Ray wondered if The Doctor had already been to see Garvey.
Ol’ Garves might hold off for a little while in naming names, Ray figured. But underneath his slick veneer, he was a wimp. The first sight of his own blood, the first hit of real pain—the electric cattle prod or knife or vise or whatever the hell they used—and he would be spilling his guts. He would give up every fucking name he could think of, believing in his heart of hearts that if he didn’t cause Alacante’s people too much trouble, they might let him live. Wrong!
“… Tijuana?… Oh, that would be a guy named Gonzales. He’s had a little fruit stand downtown for the past three years, but he’s really a U.S. Fed.… Vera Cruz? Yeah, I know that guy, too.…
Shit, Garves, I’m sorry,
Santana thought suddenly.
I understand … What the hell. I’m a field man. You’re a suit. I can sit here like King Tut, thinking you’re trash for giving in to them. But they haven’t touched me yet. Besides, you don’t know a tenth of what I do about the Mexican
undercover organization. And I don’t plan on telling that part no matter what. My goddamn initiation into the Road Warriors was worse than anything these creeps can do to me here, for chrissakes. Just do your best, Garves. Just do your best. Try not to make it too easy for them
Another half hour passed. Possibly longer. Santana closed his eyes and wished he could just will himself dead. Or at least asleep. The air in the basement was stagnant and heavy with mold. Sucking it in through his nostrils took so much effort that sleep was impossible. How ironic. After three years, he had amassed enough information for several dozen major indictments. His only real failure was not pinpointing the famous Alacante Pipeline—the tunnel connecting one or more houses in Nogales, Arizona, with counterparts in Nogales, Mexico. Now, unless he was sorely mistaken, he had not only found the Pipeline, he had actually been dragged through it. Eliza was right, as usual. He should have gotten out while he could—started up the landscaping business he was always talking about, and left the heroics to the crazies. Now …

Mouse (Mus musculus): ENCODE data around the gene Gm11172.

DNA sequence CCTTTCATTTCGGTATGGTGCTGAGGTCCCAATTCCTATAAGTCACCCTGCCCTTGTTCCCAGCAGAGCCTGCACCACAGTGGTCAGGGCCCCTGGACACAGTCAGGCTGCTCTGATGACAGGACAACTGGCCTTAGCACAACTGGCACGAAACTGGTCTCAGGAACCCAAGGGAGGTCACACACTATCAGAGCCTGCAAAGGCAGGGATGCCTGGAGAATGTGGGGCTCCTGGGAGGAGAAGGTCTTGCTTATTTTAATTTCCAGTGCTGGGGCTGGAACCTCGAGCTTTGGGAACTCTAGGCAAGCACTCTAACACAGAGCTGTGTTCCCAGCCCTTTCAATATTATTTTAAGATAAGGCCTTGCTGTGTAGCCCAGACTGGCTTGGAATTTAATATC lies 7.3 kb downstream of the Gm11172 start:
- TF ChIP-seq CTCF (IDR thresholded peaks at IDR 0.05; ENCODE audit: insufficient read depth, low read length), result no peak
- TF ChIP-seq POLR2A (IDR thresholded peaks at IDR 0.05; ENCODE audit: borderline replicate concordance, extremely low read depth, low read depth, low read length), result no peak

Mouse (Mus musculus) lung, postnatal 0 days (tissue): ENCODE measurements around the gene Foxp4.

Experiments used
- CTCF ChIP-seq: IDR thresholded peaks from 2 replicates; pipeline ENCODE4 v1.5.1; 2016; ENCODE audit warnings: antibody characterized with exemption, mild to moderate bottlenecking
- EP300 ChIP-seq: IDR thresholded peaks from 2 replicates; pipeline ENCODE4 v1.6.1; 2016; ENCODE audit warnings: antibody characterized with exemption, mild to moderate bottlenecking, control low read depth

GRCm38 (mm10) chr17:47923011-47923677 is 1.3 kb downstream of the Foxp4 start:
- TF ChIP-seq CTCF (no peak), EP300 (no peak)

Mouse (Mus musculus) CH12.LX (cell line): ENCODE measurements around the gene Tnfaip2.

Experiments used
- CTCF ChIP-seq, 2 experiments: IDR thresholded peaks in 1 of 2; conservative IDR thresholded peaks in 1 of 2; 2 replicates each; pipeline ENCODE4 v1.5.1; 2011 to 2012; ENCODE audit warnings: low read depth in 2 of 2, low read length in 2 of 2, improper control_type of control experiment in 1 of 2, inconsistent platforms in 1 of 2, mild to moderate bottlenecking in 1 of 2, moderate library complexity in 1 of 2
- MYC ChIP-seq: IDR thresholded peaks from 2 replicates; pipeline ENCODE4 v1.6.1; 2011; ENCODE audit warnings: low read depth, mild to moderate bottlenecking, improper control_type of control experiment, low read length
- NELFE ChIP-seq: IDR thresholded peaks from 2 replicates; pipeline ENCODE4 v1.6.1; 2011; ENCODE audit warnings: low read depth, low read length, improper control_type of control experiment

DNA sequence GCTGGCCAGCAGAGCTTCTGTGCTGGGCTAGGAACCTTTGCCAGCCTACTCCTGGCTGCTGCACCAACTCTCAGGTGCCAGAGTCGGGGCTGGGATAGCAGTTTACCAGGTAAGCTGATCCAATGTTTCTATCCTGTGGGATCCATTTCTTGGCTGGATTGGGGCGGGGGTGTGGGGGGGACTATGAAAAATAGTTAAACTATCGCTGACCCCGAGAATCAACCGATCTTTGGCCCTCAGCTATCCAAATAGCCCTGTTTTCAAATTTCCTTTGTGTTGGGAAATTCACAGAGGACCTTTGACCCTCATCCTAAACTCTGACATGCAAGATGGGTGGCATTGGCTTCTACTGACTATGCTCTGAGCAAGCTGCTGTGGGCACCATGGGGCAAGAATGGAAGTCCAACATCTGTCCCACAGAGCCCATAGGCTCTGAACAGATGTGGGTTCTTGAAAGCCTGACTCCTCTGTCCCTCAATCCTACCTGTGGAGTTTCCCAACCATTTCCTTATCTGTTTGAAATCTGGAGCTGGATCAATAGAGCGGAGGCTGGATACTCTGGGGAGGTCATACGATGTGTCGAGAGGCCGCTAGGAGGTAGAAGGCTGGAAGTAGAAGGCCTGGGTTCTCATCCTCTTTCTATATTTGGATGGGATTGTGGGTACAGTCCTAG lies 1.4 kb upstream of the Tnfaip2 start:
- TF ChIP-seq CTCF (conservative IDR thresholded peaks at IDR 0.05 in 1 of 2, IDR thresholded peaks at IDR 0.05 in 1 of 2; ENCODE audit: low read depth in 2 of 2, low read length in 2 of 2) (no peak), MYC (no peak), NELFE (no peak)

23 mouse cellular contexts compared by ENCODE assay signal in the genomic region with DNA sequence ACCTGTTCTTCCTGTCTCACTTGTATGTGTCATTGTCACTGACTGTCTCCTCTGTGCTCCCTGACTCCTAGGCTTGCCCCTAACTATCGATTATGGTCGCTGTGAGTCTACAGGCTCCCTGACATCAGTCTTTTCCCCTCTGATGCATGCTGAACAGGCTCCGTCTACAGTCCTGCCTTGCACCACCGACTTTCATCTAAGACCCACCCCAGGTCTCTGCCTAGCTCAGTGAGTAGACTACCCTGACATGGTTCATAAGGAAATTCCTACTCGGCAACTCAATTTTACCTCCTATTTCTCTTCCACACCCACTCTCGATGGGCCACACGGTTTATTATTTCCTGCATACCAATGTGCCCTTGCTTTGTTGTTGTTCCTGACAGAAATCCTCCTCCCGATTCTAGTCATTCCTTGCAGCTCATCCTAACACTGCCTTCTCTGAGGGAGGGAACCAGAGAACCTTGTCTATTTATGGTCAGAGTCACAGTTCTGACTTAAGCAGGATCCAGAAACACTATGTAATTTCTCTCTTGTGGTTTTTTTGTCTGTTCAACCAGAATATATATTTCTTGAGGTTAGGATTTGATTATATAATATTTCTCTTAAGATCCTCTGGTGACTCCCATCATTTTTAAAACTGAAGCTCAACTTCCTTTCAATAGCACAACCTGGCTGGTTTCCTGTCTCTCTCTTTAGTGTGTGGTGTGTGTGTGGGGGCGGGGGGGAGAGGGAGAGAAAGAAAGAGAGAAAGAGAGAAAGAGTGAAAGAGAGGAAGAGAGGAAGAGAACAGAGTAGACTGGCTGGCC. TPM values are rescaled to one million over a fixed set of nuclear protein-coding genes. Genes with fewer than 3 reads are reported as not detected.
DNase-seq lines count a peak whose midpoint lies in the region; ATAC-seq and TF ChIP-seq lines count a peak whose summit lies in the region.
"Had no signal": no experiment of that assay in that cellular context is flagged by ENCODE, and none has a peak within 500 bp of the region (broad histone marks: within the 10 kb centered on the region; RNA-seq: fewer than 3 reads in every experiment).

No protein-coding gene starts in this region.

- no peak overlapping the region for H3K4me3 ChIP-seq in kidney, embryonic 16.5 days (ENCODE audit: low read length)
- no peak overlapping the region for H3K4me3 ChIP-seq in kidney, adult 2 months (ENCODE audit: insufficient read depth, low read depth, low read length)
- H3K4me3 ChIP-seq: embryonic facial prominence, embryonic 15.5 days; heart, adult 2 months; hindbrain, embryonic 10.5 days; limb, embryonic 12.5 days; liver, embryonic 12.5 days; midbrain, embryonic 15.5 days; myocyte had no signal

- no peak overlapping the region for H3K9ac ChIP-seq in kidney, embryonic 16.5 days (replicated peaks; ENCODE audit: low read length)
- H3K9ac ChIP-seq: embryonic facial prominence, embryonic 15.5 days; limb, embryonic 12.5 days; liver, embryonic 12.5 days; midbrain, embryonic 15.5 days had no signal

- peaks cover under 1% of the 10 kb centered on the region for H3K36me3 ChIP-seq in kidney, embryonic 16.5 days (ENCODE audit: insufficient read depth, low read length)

There was a scraping noise behind him—a portion of the wall was being swung aside. Seconds later, Orsino came into view. An Alacante lieutenant and a remorseless killer, Orsino had survived a shotgun blast that had left him without half of his lower lip and jaw. What remained of his mouth was all on the right side of his face. Ray wondered if perhaps Orsino liked it that way.
“It is time,” he growled, with the inflated pride of a small man thrust into the company of a legend. “Time for you to meet The Doctor.”
An average-looking man in his early forties, medium height, stepped forward. His face was remarkable only for how completely
it was. Not handsome, but not unattractive. No unusual features. No tics. No scars. Brown hair cut short. Hairline not receding. No glasses. He was wheeling a stainless steel cart on top of which was a tattered leather valise. His back was turned to Ray as he flipped the suitcase open.